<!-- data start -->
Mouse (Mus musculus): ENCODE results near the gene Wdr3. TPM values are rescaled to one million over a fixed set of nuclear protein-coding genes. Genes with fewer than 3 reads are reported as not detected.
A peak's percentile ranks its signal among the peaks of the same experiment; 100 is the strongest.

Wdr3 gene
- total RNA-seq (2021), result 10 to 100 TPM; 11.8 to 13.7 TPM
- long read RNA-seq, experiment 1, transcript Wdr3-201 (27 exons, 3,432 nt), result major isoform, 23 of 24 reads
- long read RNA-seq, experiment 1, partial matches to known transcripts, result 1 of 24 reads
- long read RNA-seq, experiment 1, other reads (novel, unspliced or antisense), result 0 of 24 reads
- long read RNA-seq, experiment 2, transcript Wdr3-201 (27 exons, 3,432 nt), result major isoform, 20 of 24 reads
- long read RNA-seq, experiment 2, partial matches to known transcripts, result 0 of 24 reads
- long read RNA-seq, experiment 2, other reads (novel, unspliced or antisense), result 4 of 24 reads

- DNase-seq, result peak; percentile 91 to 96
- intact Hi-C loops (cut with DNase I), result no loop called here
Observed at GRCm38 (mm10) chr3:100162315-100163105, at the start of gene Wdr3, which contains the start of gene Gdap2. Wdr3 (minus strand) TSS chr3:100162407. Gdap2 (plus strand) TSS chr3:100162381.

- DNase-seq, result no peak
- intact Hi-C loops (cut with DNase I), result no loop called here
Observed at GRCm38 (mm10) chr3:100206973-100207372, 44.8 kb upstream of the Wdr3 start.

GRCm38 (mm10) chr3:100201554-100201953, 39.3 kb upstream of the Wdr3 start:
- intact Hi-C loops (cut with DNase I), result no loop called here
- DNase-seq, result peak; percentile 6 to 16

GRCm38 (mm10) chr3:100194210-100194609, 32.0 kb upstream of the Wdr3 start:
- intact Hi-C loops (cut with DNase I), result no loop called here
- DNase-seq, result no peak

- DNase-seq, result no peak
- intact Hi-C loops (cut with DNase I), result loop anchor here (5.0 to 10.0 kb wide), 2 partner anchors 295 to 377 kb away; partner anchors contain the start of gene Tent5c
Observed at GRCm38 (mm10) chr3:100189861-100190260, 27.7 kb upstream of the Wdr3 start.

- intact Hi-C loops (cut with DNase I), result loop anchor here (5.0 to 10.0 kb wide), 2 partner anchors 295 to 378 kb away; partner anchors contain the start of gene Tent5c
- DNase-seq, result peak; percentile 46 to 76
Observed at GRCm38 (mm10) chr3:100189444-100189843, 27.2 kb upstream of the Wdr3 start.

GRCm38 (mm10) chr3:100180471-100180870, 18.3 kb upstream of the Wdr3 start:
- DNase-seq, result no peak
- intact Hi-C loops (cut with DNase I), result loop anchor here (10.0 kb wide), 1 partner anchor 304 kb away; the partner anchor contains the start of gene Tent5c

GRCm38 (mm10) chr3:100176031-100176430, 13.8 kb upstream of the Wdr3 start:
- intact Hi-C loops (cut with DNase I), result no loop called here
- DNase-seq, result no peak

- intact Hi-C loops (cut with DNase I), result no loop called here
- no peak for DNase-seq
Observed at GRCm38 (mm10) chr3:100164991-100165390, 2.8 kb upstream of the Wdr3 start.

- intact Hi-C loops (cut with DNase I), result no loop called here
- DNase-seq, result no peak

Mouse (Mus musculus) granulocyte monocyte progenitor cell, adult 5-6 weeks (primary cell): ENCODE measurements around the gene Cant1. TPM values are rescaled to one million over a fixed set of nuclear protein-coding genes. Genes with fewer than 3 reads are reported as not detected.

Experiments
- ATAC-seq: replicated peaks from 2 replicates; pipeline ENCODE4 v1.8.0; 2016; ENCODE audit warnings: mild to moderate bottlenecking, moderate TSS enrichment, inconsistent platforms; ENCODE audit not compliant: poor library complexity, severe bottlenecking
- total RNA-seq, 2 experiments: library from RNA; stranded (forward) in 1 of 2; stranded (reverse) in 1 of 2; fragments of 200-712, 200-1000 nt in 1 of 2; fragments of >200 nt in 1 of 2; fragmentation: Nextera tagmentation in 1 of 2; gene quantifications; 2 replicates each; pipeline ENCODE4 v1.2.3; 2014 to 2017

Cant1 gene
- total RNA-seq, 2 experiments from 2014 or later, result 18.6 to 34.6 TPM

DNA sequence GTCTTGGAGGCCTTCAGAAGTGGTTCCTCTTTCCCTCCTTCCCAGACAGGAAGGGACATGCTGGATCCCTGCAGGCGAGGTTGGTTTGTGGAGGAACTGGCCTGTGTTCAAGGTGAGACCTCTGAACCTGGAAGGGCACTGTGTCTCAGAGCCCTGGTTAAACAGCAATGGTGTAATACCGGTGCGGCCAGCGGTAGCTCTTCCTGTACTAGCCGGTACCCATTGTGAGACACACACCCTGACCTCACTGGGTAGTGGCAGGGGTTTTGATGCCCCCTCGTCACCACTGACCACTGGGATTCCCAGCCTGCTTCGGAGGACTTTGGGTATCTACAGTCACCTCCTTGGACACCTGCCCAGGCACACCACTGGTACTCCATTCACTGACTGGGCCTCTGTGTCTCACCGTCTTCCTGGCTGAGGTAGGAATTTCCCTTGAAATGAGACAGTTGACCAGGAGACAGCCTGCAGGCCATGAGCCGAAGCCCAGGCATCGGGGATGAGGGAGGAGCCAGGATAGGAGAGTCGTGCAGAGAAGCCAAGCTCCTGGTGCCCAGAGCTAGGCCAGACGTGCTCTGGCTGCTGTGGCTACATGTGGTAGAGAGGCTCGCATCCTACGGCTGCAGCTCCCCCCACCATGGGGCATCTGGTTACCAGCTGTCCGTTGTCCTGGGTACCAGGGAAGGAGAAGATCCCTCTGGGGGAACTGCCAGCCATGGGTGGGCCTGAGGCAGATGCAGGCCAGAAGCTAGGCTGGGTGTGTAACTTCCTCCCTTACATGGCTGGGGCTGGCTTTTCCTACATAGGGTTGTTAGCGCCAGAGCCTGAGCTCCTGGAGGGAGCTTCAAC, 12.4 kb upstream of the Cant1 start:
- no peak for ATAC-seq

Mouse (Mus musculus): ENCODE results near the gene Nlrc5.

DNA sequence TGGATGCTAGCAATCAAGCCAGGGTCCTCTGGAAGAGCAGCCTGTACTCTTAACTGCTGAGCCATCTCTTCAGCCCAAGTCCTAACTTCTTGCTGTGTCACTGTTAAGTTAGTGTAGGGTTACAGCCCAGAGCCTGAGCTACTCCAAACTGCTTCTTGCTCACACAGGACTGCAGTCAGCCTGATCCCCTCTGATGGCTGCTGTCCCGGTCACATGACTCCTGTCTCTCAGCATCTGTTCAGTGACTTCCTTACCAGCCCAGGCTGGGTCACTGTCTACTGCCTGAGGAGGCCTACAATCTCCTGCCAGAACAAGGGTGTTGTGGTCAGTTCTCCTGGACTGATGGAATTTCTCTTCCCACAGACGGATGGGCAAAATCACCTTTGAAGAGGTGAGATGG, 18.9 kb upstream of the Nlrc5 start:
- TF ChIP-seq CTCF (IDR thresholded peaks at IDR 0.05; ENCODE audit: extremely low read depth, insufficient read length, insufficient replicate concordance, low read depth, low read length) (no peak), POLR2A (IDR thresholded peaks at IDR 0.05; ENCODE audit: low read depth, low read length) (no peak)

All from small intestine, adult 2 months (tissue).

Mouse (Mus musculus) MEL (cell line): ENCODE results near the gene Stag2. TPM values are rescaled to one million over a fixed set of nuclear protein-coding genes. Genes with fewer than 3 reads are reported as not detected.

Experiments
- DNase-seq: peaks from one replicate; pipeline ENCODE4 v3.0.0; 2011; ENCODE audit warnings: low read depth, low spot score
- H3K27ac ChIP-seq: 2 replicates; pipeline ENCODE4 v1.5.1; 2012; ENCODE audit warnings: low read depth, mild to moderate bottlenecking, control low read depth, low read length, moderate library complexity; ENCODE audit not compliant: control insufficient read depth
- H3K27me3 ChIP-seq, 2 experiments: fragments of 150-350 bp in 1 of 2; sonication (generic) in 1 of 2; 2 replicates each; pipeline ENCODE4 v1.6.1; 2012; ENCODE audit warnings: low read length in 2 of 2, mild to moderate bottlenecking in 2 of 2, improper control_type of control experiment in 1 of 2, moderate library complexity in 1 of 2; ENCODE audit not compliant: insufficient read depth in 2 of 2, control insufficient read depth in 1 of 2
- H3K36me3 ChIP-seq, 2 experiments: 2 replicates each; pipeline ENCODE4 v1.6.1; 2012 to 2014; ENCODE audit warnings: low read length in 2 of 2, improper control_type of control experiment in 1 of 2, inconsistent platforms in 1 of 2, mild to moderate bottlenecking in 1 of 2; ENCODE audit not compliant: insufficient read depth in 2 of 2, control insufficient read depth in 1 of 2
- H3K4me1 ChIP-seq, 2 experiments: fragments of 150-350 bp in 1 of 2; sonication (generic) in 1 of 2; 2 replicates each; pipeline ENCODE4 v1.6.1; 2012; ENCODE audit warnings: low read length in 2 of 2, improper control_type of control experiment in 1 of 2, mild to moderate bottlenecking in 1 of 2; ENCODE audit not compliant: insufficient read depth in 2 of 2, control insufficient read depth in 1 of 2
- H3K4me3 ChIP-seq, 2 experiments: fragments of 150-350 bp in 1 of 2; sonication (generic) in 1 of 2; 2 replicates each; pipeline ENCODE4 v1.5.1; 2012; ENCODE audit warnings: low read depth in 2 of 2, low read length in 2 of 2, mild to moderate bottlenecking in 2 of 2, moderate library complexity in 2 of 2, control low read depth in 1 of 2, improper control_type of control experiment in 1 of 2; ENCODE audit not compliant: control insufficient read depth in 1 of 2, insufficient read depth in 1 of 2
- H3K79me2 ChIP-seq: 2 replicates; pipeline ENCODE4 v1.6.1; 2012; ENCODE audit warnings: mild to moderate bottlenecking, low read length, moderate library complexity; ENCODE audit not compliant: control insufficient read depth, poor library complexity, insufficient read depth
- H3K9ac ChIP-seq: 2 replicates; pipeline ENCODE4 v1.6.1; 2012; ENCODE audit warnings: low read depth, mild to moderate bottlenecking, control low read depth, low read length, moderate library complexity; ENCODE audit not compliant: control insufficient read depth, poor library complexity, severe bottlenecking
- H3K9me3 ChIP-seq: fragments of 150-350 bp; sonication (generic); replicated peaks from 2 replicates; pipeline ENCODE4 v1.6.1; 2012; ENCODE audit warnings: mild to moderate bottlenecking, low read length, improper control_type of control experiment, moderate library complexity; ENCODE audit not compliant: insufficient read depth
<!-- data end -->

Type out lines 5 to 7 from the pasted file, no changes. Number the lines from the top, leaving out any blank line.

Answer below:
- long read RNA-seq, experiment 1, transcript Wdr3-201 (27 exons, 3,432 nt), result major isoform, 23 of 24 reads
- long read RNA-seq, experiment 1, partial matches to known transcripts, result 1 of 24 reads
- long read RNA-seq, experiment 1, other reads (novel, unspliced or antisense), result 0 of 24 reads